Empowering Data Analytics with AI
David: So I believe that the next two, or three years will be a time when we come to terms with what is going to be the right best practices. What is the right amount of regulation by the government? What are the right types of self-regulation as we weather, not necessarily a storm? But this dramatic change and new excitement that we see from these new AI models.
Audra: So can we jump onto the positives of AI? Let’s see the positives now. So AI enabled data analytics. How are these technologies helping teams to understand more data and faster, more efficiently? There are sorts of things like what are examples of where it’s going to change. How we can absorb understand, and use data.
Rachael: Can we put this into a little bit of context too? By the way, the latest data creation for 2023, I believe is 120 zettabytes, which is like a 23 zettabyte increase over the year before. Which is what 120 plus 21 zeros. I mean, it’s mind-blowing how much data there is. So I just want to put that in context with that huge question. That is Audra,
David: Right? The amount of data is just unfathomable and it’s growing every single year. And that makes it very challenging for us to keep on top of tools that can manage these types of massive data sets. One area that I am working on is democratizing data science at this large scale. Creating open-source tools where anyone. Any organization anywhere around the world can readily ingest and process massive data sets beyond the capabilities of enterprise and commercial tools.
Taming the Data Deluge with AI and Data Science Tools
David: So imagine you have tens or a hundred terabytes today would be a large size. It’s not yet zettabytes. But we do have hundreds of terabytes that you’d like to be able to pick up and manipulate the process by analysts who speak in Python, the lingua de franca of data scientists. And maybe they know how to use NumPy, IMP pandas, and network X for graph analytics. But these data sizes would just overwhelm their tools.
They would never finish loading their dataset yet ask any questions about their data. So I’m building out along with partners in the Department of Defense. A system open source called Aqua, which is the Greek word for bear, and this system is in GitHub. You can find it in the Bear’s repository on GitHub. We’ve been working on this for the last several years to allow individuals and organizations to be able to ingest. And basically replace MPA and PANDAS and network X with the actual tools and our specialty for graph analytics in a data repository or a data toolkit called Arachni, the Greek word for spider.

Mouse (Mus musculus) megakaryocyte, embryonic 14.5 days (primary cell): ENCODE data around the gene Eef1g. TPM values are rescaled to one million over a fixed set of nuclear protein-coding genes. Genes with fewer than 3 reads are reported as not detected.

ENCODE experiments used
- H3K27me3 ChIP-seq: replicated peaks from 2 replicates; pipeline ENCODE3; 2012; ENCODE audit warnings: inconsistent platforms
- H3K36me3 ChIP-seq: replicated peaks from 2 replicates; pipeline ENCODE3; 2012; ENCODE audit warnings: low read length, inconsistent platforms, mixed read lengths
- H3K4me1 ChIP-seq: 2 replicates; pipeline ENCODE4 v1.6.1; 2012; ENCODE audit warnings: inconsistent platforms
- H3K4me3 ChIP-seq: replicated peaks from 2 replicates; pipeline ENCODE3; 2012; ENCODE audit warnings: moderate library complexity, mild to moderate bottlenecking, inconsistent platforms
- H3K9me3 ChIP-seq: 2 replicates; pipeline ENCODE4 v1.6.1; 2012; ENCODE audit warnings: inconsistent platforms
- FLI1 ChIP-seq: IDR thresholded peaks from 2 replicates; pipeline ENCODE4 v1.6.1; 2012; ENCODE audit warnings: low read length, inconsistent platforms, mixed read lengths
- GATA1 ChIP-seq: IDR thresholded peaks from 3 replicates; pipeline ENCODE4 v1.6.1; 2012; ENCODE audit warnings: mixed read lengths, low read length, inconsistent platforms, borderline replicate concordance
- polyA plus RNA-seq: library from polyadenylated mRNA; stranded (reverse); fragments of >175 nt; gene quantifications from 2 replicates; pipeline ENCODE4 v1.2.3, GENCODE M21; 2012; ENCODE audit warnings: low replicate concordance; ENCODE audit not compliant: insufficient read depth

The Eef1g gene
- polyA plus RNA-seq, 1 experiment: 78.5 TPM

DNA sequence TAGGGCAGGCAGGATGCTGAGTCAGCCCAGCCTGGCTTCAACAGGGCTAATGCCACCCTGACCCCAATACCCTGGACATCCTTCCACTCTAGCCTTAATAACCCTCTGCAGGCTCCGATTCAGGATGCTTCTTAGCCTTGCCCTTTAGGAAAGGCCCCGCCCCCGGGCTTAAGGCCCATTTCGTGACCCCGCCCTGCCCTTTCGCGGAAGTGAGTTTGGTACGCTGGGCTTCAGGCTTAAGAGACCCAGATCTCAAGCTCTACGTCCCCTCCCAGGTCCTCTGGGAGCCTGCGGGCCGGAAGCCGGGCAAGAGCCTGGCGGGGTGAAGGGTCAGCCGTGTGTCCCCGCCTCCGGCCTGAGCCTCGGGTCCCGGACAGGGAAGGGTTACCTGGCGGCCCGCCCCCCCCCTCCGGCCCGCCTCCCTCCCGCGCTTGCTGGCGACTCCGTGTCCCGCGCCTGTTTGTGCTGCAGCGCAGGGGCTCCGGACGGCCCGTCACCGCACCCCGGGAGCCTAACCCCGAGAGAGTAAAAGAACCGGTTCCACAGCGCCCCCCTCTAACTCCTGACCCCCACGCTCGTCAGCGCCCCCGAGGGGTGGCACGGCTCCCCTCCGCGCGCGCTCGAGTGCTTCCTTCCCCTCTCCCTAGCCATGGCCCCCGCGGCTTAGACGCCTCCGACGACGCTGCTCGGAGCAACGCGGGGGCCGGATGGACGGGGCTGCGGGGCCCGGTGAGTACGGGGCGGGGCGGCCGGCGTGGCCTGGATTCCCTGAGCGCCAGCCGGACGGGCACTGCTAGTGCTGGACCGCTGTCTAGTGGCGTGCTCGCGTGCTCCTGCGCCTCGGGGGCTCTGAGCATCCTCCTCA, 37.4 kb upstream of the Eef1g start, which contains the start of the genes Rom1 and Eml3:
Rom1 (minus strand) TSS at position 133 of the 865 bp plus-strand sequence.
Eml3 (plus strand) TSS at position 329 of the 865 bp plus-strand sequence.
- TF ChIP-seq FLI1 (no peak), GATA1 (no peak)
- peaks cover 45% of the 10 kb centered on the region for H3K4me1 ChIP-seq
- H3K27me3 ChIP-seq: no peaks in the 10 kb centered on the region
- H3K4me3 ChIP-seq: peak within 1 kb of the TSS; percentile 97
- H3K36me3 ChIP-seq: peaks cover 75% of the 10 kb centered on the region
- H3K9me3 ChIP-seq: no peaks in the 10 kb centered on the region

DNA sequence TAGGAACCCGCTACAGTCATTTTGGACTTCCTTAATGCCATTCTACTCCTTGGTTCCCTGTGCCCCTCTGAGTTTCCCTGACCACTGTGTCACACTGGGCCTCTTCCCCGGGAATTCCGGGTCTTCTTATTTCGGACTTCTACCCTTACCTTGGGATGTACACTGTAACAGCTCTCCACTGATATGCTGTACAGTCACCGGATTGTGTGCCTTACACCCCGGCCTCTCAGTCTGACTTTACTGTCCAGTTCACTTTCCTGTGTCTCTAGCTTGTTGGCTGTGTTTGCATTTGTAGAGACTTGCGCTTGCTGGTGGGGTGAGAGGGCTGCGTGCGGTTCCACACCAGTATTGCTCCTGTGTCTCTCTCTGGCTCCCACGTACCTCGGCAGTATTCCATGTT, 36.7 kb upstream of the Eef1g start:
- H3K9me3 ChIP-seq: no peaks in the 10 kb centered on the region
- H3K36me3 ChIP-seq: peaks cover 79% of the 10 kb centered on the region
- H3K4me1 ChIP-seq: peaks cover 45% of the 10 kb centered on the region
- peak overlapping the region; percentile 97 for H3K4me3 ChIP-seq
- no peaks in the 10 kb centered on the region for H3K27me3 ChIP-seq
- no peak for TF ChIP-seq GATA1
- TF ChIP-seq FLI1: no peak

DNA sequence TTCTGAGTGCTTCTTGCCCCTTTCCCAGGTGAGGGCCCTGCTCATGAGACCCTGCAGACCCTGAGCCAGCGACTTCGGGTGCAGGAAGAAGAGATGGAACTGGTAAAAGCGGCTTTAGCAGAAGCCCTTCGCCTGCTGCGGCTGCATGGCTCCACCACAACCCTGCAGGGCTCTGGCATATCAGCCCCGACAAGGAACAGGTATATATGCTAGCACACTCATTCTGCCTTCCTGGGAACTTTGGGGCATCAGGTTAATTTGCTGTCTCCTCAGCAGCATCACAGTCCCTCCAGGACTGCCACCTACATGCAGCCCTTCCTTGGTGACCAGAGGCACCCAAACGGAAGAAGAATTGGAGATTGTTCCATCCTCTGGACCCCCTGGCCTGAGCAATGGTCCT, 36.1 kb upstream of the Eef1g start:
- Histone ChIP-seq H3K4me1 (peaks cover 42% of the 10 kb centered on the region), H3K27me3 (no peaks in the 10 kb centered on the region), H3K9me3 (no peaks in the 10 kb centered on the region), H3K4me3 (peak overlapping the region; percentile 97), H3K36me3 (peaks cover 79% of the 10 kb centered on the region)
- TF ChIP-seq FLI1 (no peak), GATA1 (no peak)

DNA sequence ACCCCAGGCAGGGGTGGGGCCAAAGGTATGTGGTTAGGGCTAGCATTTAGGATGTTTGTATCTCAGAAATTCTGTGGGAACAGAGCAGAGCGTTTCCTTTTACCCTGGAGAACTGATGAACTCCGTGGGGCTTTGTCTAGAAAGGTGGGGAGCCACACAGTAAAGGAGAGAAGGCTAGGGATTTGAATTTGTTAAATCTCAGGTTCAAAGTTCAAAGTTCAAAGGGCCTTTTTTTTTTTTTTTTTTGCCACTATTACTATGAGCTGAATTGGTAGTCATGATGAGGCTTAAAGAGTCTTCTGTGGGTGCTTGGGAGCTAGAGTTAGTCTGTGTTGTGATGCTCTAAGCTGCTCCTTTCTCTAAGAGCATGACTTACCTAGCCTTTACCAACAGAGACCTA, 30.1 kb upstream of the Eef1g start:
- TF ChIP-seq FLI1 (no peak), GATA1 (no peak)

So with Aqua and Arachni. We now have dozens of analysts ingesting tens of terabytes of data and being able to manipulate those data sets in near real-time just as easily as they could on their laptops. This really makes data science accessible. And we also use supercomputers and we use advanced computing techniques. We’re using an open-source compiler from HPE called Chapel that allows very productive coding by my research group and developers. And through our hard work, others are able to just turnkey use this solution.
Bridging the Gap Between Data Scientists and Supercomputing with AI-Enabled Tools
David: So we made supercomputing accessible and really democratized massive-scale data analytics so that anyone anywhere has the ability to look at these great data sets that we often find in cybersecurity problems.
Audra: I would agree. The question is, what you’re enabling enables people to actually understand the outcomes? Is it step by step? At the moment, people have adopted things like ChatGPT but a lot of people don’t understand what’s under the bonnet or under the hood, so to speak, in America, I dunno what the engine is.
David: That’s right. So we use Python or their Jupiter notebook as their productivity portal and just as easily as they’d write a few lines in Python, maybe using MPA and Pandas to ask questions about their data or to get results, they can do that just as easily in their same notebook but connected to a Cuda, the software framework that’s open source that we built out. So any data scientist who is very comfortable in their current working situation now can use a supercomputer with Acua and Rene.
The challenge is not on them for that heroic programming that’s really for us to give them the illusion that they’re running on their desktop when the massive data set is really ingested on a backend supercomputer and we use new technology to be able to route their queries to this backend supercomputer.
We do all the heavy lifting for them of paralyzing the approaches, being able to target supercomputers and massively parallel processors, GPUs, and all these types of technologies so that the results come back to them on their laptops and they don’t have to see everything happening in the cloud and on the backend where we’re doing that very heavy lifting for them.
Enabling Secure Information Sharing and Collaboration in a Connected World
Rachael: That seems like a really great means of information sharing too, right? I mean, as things come up then you’re able to share that information a little more broadly and help inform others what to look out for. This thing is emerging, all of that too.
David: That’s right. People can be good citizens. So as they detect vulnerabilities and as they see exploits, certainly now they can share those results and it’s no longer left to the big Fortune 100 companies that have massive cybersecurity teams and large budgets and specialized systems. Now, anyone around the world at any time can ingest all of their system logs, can ingest all of their information, their data, and be able to run on this software framework to be able to ask the same types of queries and questions as large enterprises can do.